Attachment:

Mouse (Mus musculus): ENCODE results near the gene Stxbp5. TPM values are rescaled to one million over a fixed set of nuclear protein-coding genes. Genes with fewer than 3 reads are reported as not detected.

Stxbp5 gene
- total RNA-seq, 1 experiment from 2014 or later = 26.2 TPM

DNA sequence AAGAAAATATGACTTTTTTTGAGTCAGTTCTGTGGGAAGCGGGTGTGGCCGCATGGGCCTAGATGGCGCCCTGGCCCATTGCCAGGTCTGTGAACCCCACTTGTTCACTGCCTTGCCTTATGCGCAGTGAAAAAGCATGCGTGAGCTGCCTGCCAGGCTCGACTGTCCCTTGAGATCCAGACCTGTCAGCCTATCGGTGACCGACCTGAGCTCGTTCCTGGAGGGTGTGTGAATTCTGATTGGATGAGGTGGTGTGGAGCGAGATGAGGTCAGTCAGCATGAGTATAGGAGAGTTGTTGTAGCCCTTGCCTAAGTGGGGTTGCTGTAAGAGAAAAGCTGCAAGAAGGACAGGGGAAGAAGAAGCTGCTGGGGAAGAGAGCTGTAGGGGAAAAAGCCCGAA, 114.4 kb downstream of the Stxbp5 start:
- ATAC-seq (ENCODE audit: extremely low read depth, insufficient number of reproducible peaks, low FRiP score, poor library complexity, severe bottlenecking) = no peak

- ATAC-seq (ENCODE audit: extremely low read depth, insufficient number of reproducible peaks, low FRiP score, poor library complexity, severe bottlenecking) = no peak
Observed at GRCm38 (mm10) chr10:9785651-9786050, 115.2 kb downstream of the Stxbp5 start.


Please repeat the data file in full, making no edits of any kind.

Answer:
Mouse (Mus musculus): ENCODE results near the gene Stxbp5. TPM values are rescaled to one million over a fixed set of nuclear protein-coding genes. Genes with fewer than 3 reads are reported as not detected.

Stxbp5 gene
- total RNA-seq, 1 experiment from 2014 or later = 26.2 TPM

DNA sequence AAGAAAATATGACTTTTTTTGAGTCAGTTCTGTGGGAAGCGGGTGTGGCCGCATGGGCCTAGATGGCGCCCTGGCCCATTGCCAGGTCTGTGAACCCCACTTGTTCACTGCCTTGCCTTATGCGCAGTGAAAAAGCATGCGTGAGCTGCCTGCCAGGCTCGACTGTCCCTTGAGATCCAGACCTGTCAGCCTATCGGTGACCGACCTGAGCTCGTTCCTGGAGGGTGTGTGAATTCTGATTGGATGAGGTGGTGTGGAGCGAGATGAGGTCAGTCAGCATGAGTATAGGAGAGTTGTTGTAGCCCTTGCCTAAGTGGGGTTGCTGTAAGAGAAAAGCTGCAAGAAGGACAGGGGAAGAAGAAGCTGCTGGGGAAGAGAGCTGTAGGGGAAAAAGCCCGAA, 114.4 kb downstream of the Stxbp5 start:
- ATAC-seq (ENCODE audit: extremely low read depth, insufficient number of reproducible peaks, low FRiP score, poor library complexity, severe bottlenecking) = no peak

- ATAC-seq (ENCODE audit: extremely low read depth, insufficient number of reproducible peaks, low FRiP score, poor library complexity, severe bottlenecking) = no peak
Observed at GRCm38 (mm10) chr10:9785651-9786050, 115.2 kb downstream of the Stxbp5 start.